ESSEX COUNTY, NJ — Essex County recently announced that 89 deer and 56 unborn deer were removed from South Mountain Reservation and Hilltop Reservation during the 2017 deer management program. The program, which was held on six days between Jan. 17 and Feb. 14, is geared toward revitalizing the forest ecology by reducing the number of deer. This was the 10th year the program was held.
“Controlling the population by removing deer from South Mountain and Hilltop has proven to be very successful in helping to preserve the forest habitat and maintain our reservations as viable resources for recreation and open space. Each year, we have updated our program to address current conditions, reducing the number of days and transitioning into a ‘maintenance mode’ to maintain the population at a manageable level,” Essex County Executive Joseph DiVincenzo said in a press release. “This is just one facet of our comprehensive deer management program that also includes creating seed banks to accelerate the re-growth of the forests and installing reflectors and lights to enhance traffic safety by keeping deer from entering the roadway.”
In South Mountain Reservation, the program was held on the afternoons Jan. 19 and 26. There were 48 deer and 34 unborn deer culled from South Mountain in those two days. In Hilltop Reservation, the program was held Jan. 31, and Feb. 2, 7 and 14. There were 41 deer and 22 unborn deer culled from Hilltop in those four days.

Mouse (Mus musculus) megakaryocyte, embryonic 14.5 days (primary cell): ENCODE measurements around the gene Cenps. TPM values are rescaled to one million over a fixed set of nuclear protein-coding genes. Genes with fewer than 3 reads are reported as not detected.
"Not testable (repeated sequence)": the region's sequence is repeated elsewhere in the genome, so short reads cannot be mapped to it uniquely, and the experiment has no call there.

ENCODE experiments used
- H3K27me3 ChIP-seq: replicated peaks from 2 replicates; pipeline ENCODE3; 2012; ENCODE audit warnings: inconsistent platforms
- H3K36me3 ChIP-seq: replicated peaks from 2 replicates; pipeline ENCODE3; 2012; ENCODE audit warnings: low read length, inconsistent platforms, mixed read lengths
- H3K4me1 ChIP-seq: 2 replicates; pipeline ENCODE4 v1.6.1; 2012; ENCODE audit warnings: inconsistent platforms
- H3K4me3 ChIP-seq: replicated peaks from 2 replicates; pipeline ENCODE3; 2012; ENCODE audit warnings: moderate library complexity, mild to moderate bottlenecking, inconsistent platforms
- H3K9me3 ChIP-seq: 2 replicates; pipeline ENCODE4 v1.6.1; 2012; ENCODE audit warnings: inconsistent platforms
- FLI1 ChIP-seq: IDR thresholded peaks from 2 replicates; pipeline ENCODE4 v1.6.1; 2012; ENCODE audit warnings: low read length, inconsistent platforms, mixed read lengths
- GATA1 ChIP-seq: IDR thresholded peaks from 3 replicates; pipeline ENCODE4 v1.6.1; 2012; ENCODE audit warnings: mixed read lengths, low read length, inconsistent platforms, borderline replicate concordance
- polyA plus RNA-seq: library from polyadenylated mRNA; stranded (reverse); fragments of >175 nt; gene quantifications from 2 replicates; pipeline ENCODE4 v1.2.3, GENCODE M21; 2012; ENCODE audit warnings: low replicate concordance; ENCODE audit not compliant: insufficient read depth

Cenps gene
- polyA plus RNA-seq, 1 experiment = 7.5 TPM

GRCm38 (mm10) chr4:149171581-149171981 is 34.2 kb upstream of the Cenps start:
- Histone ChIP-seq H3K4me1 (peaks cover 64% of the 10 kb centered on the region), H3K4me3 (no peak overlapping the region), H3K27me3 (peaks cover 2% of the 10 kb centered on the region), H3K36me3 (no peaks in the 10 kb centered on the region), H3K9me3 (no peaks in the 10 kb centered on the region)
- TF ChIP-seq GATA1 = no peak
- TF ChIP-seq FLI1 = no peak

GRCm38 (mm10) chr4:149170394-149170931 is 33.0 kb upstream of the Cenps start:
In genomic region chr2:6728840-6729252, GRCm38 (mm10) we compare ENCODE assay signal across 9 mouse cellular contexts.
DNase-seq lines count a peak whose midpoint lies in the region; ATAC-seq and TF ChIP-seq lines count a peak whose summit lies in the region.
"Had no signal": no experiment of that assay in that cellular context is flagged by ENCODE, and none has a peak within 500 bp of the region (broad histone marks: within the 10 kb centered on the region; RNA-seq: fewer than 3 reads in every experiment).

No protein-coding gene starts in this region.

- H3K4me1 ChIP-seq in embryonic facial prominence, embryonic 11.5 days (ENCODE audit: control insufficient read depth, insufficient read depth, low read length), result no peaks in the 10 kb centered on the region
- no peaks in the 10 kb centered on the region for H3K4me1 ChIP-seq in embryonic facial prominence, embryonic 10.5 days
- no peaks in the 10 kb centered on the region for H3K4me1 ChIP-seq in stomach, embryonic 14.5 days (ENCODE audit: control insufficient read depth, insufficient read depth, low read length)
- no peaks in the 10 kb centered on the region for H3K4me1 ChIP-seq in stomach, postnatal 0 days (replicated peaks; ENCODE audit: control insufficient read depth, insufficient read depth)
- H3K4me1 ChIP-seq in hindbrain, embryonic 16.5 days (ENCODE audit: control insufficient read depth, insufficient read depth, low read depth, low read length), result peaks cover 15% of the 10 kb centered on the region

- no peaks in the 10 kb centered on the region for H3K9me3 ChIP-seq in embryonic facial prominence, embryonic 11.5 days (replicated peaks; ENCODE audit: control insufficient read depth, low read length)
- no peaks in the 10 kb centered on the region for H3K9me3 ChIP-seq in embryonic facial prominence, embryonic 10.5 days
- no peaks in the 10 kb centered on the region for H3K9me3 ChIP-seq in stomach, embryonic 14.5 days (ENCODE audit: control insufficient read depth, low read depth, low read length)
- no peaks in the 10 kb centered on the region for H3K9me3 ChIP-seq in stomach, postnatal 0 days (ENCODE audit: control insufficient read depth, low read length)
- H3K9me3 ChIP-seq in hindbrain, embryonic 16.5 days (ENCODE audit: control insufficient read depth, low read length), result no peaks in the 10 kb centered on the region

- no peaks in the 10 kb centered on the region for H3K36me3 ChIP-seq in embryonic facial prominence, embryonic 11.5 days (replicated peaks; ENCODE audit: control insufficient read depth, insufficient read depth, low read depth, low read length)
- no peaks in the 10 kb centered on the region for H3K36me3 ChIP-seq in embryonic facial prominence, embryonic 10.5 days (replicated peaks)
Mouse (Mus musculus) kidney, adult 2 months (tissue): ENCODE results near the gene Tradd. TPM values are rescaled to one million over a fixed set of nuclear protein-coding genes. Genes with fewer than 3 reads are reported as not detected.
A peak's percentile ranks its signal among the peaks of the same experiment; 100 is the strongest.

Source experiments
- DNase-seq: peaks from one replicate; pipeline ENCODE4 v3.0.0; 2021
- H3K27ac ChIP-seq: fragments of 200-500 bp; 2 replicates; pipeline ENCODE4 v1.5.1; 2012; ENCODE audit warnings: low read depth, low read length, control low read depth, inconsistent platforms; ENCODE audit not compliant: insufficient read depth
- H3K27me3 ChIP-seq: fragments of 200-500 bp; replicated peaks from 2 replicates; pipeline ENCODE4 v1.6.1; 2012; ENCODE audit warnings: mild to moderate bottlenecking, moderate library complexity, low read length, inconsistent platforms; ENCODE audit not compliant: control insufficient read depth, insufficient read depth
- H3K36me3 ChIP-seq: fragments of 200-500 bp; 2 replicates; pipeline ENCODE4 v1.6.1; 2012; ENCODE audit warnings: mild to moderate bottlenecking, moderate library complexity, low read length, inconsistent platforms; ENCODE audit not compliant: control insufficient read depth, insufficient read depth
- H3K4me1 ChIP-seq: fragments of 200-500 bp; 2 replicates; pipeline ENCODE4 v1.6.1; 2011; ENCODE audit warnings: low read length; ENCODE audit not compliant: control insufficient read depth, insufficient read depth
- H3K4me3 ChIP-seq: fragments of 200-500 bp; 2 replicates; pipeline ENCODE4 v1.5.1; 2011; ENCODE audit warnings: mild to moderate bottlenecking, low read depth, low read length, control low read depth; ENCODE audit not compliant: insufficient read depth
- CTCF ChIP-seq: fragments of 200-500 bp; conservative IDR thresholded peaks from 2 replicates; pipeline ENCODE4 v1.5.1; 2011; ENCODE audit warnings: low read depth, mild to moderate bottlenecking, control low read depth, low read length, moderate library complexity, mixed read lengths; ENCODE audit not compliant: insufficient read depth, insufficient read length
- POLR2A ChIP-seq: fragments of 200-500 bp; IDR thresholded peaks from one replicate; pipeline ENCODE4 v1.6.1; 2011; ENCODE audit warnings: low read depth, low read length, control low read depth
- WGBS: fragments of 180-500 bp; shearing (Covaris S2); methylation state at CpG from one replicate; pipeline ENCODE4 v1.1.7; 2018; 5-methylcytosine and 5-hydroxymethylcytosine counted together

For the first time, makeup days were scheduled in case the program was postponed due to inclement weather. The program was canceled on Jan. 17 and 24 in South Mountain and on Feb. 9 in Hilltop.
With this year’s totals, there have been 1,343 deer and 815 unborn deer removed utilizing the volunteer services of experienced and qualified marksmen. They are licensed by the State of New Jersey and have demonstrated their marksmanship ability and completed an orientation program with the Essex County Department of Parks, Recreation and Cultural Affairs and the Essex County Sheriff’s Office. When in the reservations, the agents station themselves in trees at least 20 feet above the ground and only take shots at a downward angle.
All deer removed from the reservations were inspected and information about its age, reproductive status, gender and weight, as well as the number of shots fired was collected. They were transported by the County to a NJ Department of Health-approved butcher for processing. Venison was donated to the Community FoodBank of New Jersey in Hillside, which distributed the meat to the needy and homeless. In 2017, 1,938 pounds of venison were donated to the Community FoodBank of New Jersey, which provided about 7,900 meals. Since 2008, a total of 38,420 pounds of venison have been donated to the FoodBank, which equates to about 153,700 meals. Volunteer marksmen who complete at least four half-day shifts of volunteer service receive 40 pounds of venison.